At some point in our lives, all of us need to rely on someone else in order to ensure our survival. Aging parents, and the adult children who love them, may find it difficult to acknowledge this reality. If you are uncertain about whether your senior parent needs living assistance, here are six unavoidable clues that it’s time to make a proactive move.
Increasing care needs
Physical problems, also referred to as functional limitations, gain prevalence as the years progress. With these come an increasing inability to perform routine, critical daily activities such as cooking food and eating, bathing, dressing, and paying household and other expenses. A decrease in mental acuity, also known as cognitive limitations, may play a role in a senior parent’s ability to engage in these and other necessary activities as well.
Worried about your senior parent’s ability to remain injury-free in or outside the home? Your concerns are understandable and valid. For seniors, falls are among the top threats to safety. Equally frightening are injuries resulting from residential fires. According to the U.S. Fire Administration, the 65-and-older crowd is one of the top age categories at greater risk of sustaining fire-related injuries.
Dementia sufferers are battling a brain disorder that produces alarming and progressive symptoms. The disease systematically robs them of their memories, ability to think or communicate clearly (if at all), or capacity to care for themselves. Dementia may also trigger mood swings and alter a patient’s personality and behavior.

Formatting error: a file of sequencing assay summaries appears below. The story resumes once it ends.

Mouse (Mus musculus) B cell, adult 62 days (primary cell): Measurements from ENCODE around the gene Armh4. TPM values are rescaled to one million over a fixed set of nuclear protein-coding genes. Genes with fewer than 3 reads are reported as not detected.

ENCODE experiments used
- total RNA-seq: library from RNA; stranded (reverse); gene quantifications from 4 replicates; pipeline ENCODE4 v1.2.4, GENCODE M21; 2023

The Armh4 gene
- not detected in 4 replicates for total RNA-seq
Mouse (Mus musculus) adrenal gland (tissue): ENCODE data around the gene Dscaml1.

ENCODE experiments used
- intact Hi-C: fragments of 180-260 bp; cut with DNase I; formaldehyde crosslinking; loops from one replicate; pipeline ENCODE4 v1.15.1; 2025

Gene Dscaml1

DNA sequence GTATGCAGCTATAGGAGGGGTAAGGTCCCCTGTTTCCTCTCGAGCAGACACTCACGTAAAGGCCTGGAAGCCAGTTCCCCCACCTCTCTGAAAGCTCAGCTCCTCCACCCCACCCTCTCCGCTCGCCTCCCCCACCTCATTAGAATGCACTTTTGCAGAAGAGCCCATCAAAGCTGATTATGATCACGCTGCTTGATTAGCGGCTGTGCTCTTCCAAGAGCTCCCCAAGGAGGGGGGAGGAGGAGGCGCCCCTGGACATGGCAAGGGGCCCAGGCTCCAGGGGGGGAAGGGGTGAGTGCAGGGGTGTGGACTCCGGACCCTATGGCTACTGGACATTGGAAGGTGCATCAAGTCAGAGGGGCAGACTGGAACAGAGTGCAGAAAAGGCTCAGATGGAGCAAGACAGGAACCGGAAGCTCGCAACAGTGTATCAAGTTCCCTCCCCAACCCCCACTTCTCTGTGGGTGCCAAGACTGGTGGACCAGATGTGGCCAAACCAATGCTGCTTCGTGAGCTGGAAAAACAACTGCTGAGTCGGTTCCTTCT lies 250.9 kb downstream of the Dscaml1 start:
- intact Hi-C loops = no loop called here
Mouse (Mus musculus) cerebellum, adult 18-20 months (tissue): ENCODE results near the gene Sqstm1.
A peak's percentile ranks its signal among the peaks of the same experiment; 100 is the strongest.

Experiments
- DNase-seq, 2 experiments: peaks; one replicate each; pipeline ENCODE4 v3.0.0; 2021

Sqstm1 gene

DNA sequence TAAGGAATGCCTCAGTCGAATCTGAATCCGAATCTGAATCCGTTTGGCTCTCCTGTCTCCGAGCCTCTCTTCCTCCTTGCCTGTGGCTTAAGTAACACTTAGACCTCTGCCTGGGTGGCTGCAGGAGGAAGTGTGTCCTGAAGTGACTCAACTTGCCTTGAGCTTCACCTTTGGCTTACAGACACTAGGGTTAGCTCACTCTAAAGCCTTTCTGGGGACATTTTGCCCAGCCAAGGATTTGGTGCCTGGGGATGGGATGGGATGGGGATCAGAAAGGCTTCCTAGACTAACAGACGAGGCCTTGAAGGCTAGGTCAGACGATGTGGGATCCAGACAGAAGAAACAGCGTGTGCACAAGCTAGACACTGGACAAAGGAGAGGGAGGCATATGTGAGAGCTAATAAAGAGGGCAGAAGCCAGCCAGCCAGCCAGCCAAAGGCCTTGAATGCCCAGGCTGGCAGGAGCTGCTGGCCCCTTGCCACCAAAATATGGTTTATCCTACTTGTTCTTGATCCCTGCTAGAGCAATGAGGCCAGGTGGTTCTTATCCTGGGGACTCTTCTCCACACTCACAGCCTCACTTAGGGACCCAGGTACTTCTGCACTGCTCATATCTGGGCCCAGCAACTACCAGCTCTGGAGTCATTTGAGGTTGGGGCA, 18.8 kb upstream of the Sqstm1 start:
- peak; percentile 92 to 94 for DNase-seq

Unsure about what constitutes stress? New or unrelenting illness, depression or feelings of hopelessness, and unexplained and/or increasing rage are a few signs of stress. Individuals who participated in a study titled “Evercare/National Alliance for Caregiving Study of Caregivers — What They Spend, What They Sacrifice,” revealed that they struggled with a host of problems, including difficulty sleeping (49 percent) and increased financial worries (43 percent).
Though hard to accept, aging can take a toll on the body. The changes that older adults may experience, even on a minimal level, are likely to trigger concerns about the need for living assistance. Challenges for seniors include:
- Immediate memory, such as being able to identify objects by name
- Auditory loss
- Greater degree of frailty
- Reduced sleep
- Decreased appetite and level of energy
If your parent’s social connections are dwindling, it may be necessary to discuss senior living assistance. Evidence of trouble include:
- Diminished activity levels, such as abandoned hobbies and canceled club memberships
- Dormant friendships, resulting from a lack, or absence, of outings with acquaintances or companions
- Shut-in existence, fueled by your parent’s inability – or unwillingness – to leave the residence